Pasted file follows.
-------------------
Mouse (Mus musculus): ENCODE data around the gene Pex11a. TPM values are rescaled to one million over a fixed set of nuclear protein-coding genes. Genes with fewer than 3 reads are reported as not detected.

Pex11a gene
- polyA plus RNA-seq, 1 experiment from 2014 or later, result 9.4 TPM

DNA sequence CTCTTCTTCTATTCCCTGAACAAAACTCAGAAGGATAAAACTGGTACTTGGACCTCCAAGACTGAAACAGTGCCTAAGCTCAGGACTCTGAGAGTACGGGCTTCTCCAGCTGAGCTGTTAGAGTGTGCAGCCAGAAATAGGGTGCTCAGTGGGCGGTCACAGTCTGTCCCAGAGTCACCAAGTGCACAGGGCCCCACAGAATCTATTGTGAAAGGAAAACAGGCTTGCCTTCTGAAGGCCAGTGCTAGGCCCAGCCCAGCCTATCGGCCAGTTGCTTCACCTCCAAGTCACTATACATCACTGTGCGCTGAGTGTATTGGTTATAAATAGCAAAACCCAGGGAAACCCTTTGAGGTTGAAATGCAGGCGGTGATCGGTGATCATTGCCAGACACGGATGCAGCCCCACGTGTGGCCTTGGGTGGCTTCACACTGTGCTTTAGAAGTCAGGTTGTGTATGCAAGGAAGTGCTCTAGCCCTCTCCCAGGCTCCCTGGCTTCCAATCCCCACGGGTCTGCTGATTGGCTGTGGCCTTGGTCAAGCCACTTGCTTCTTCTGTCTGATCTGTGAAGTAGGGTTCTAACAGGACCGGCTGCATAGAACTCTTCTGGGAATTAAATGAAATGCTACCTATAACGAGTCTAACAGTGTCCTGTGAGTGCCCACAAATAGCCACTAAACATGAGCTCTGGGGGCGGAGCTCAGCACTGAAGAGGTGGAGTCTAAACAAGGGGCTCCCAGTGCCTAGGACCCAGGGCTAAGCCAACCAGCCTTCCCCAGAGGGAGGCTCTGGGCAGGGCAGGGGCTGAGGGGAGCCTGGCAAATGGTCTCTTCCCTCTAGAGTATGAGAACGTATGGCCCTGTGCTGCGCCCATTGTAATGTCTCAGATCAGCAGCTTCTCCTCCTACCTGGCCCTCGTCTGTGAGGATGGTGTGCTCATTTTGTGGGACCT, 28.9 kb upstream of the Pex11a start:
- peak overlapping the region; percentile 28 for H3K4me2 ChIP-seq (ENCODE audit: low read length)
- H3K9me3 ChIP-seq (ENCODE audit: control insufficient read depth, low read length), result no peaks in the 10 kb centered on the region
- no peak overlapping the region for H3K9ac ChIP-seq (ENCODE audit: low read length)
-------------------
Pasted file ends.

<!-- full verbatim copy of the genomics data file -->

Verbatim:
Mouse (Mus musculus): ENCODE data around the gene Pex11a. TPM values are rescaled to one million over a fixed set of nuclear protein-coding genes. Genes with fewer than 3 reads are reported as not detected.

Pex11a gene
- polyA plus RNA-seq, 1 experiment from 2014 or later, result 9.4 TPM

DNA sequence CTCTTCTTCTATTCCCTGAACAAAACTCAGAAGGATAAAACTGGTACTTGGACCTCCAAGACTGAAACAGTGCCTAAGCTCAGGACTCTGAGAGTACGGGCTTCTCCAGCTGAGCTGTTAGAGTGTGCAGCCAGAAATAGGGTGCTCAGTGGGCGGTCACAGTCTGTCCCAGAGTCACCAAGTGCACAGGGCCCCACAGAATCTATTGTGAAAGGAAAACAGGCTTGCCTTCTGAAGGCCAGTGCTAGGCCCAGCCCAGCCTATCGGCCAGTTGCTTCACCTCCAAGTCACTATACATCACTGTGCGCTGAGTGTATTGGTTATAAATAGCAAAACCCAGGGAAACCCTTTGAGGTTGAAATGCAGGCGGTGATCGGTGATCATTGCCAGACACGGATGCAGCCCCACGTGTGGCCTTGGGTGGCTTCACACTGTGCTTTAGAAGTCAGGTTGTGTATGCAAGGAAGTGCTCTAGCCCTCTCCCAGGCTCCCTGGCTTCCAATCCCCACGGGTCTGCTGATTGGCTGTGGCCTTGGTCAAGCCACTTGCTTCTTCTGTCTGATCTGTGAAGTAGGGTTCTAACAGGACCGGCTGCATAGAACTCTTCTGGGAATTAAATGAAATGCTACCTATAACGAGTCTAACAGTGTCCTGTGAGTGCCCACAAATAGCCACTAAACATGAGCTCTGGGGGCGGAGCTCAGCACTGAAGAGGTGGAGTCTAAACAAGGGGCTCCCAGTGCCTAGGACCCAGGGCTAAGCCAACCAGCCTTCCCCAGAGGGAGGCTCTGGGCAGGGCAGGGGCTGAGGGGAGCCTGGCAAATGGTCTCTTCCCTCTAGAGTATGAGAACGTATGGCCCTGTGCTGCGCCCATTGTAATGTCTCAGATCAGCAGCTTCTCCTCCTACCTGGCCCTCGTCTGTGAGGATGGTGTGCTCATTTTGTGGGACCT, 28.9 kb upstream of the Pex11a start:
- peak overlapping the region; percentile 28 for H3K4me2 ChIP-seq (ENCODE audit: low read length)
- H3K9me3 ChIP-seq (ENCODE audit: control insufficient read depth, low read length), result no peaks in the 10 kb centered on the region
- no peak overlapping the region for H3K9ac ChIP-seq (ENCODE audit: low read length)